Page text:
New research finds that copper in amounts readily found in our drinking water, the foods we eat and the vitamin supplements we take likely plays a key role in initiating and fueling the abnormal protein build-up and brain inflammation that are hallmarks of Alzheimer's disease.
While the mineral is important to healthy nerve conduction, hormone secretion and the growth of bones and connective tissue, a team of researchers from the University of Rochester Medical Center suggested that too much of it may be a bad thing, and they set about to explore copper's dark side.
What they found, said neuroscientist Rashid Deane, is "pretty scary": A steady diet of copper, even at entirely allowable levels, breaks down the barrier that keeps unwanted toxins from entering the brain, and that it fuels an increase in production of beta-amyloid but impedes the performance of proteins that clear the stuff from the brain.
On top of that, Deane's team found that copper accumulation in the brain causes inflammation in brain tissues. At low levels and for short durations, that may be a good sign that brain tissues are responding to the danger of excess beta-amyloid proteins and are trying to expel them, Deane said. In time, however, neuro-inflammation can overwhelm the brain and begin to damage cells, he added.
Copper is found in a wide range of the foods we eat, including red meat, shellfish, nuts and many fruits and vegetables, as well as in many vitamin supplements. It also leaches from copper pipes into the water we drink. While we take in copper from foods, it is most readily absorbed into the bloodstream in its "free" form, say researchers -- when it is suspended in water.
The research, which lay out the case against a long-suspected culprit in Alzheimer's disease, is published Monday in the journal PNAS.
Deane said that, in the absence of effective treatments for Alzheimer's disease, his team's findings suggest a way to prevent the memory-robbing disorder or slow it once it has taken hold. One drug candidate currently in Phase 2 trials -- an agent that binds with copper molecules and escorts them out of the body -- might well do that, said the study's lead author. But even now, Deane said, consumers could be checking their vitamin supplements for copper and researching whether their water filters are equipped to remove copper from their drinking supply.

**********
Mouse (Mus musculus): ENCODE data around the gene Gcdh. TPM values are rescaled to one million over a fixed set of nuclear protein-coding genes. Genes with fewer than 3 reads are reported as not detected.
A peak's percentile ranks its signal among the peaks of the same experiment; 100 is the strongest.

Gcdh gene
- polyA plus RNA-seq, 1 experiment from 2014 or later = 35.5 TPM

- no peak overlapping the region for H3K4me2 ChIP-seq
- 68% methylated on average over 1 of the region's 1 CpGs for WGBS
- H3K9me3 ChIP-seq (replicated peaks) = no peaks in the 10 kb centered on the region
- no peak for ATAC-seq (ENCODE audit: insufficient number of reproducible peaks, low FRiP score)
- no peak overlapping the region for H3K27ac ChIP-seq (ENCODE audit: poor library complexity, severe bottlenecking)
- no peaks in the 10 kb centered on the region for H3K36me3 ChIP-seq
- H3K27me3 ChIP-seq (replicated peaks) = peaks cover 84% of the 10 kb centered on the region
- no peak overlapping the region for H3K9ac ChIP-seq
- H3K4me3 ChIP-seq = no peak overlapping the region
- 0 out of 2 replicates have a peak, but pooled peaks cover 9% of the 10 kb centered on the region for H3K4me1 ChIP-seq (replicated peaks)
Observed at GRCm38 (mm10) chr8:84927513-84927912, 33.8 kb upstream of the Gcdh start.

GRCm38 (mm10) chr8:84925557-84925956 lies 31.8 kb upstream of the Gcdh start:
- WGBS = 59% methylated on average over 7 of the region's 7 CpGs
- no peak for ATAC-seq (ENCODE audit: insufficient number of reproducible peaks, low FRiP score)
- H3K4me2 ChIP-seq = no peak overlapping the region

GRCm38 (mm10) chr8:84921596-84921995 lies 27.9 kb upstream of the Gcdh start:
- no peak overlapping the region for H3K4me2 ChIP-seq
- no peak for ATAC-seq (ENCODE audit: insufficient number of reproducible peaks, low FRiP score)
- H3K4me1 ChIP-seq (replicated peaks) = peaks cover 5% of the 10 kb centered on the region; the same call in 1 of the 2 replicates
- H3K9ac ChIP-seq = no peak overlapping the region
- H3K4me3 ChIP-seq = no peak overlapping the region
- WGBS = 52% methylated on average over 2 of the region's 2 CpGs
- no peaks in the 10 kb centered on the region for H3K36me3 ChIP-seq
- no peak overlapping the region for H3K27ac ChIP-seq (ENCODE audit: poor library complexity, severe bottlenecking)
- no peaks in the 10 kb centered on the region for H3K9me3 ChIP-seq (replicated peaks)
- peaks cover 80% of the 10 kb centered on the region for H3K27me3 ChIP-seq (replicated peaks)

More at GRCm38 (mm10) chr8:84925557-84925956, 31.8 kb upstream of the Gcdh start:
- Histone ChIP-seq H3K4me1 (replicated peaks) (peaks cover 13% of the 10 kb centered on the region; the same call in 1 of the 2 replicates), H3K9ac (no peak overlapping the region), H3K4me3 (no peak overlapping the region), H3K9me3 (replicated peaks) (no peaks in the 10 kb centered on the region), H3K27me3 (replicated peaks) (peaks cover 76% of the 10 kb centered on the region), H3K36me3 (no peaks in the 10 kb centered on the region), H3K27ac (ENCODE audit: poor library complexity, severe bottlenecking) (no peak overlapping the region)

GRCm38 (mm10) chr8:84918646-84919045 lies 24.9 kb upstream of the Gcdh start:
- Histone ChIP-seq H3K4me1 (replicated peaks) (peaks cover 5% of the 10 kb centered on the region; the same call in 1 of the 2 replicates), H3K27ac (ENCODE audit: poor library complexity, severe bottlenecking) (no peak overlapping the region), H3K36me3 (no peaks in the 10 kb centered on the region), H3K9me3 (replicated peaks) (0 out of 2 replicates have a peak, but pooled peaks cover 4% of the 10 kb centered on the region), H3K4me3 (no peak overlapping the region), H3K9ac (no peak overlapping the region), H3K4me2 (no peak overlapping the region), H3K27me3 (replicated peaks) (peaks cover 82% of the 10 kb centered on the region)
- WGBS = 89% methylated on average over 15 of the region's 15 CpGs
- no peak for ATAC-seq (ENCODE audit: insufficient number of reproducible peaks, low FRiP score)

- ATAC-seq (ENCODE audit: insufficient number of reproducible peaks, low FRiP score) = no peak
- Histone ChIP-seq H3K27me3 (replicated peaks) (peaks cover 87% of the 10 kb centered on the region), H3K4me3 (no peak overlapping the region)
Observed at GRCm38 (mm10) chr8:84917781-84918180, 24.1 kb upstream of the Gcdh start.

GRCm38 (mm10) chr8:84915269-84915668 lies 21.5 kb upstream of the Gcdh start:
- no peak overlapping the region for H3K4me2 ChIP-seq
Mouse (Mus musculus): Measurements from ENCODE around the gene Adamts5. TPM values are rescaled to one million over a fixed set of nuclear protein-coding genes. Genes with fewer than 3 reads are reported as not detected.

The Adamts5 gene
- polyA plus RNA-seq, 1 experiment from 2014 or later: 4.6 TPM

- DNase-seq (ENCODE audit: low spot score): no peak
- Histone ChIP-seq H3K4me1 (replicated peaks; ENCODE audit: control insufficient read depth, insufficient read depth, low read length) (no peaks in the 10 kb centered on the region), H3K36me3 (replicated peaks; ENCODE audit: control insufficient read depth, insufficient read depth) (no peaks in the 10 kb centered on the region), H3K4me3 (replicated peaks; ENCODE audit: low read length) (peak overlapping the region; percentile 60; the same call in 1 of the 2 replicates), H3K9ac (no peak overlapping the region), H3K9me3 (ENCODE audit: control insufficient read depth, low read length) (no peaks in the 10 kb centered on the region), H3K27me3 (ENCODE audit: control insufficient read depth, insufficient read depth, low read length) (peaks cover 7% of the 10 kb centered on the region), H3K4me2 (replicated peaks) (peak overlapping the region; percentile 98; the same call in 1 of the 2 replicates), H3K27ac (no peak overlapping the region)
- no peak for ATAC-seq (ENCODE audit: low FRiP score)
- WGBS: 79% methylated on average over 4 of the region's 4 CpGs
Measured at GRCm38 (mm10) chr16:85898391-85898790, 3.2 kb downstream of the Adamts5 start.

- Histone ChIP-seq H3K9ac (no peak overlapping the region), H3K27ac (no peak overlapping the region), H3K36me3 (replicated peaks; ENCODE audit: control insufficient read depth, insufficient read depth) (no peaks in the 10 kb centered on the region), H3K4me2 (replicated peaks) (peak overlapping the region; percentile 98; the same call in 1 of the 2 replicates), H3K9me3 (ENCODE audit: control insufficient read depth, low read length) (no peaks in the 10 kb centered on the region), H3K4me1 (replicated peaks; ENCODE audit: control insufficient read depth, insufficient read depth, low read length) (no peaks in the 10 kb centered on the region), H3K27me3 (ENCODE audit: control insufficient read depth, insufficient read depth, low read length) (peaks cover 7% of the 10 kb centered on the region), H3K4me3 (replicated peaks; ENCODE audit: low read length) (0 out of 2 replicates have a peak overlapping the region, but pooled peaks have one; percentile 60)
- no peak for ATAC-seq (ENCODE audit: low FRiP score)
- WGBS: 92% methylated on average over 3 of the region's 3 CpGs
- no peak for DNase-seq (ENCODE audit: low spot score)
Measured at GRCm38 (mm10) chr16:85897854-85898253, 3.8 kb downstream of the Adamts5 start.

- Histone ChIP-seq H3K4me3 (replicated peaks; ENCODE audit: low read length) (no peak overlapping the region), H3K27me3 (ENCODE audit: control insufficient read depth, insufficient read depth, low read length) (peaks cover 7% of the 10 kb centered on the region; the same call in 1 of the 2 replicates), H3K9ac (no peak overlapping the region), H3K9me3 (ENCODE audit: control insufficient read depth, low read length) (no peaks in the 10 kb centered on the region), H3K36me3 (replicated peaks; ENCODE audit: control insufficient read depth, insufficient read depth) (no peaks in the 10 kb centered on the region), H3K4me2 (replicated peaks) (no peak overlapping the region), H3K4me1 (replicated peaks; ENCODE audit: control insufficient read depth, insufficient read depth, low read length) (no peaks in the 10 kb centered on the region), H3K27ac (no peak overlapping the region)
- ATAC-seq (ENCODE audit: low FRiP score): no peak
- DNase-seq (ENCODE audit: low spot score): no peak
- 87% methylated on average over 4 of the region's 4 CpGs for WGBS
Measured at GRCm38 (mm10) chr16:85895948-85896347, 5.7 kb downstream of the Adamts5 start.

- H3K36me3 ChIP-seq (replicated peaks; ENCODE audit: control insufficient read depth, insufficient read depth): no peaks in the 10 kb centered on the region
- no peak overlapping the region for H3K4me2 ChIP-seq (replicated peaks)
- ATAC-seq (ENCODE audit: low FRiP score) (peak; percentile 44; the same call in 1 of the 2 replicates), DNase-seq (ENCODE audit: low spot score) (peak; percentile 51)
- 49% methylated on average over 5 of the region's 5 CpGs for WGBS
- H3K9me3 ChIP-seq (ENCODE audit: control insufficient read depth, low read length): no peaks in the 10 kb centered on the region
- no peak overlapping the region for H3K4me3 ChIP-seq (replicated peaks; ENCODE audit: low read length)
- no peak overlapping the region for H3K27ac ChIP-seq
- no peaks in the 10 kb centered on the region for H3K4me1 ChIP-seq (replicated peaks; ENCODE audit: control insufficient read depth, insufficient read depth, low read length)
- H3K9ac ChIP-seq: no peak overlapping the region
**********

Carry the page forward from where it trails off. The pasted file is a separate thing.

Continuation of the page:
"The key will be striking the right balance between too much and too little copper consumption," Deane said. "Right now, we cannot say what the right level will be. But diet may one day play an important role in regulating this process."
Deane's team worked with mice and with human brain cells that play a key role in forming the blood-brain barrier to detect the mechanisms by which copper might start, drive or worsen Alzheimer's disease. They noted that in the elderly, the blood-brain barrier becomes "leaky," letting in larger toxic molecules circulating the blood. So too does the concentration of copper in the brain's small blood vessels increase with age.
Starting in the mouse-equivalent of young adulthood, they fed mice a regular diet, but gave half of them water that contained levels of copper equal to one-tenth the maximum allowed by the Environmental Protection Agency. The other half were given double-distilled water with a very low copper content -- less than 2% of that given to the high-copper group. In a second experiment, older mice bred for their propensity to develop beta-amyloid plaques were fed the copper-tainted water or the low-copper water.
After three months, the effects were dramatic: In the mice who took in high doses of copper, the scientists observed that copper accumulated in the small blood vessels of the brain. Compared to mice on low doses of copper, the high-copper mice showed four times fewer levels of a protein called LRP1, which transports beta-amyloid and other debris out of the brain. They also showed abnormally high levels of beta-amyloid production and of neuro-inflammation.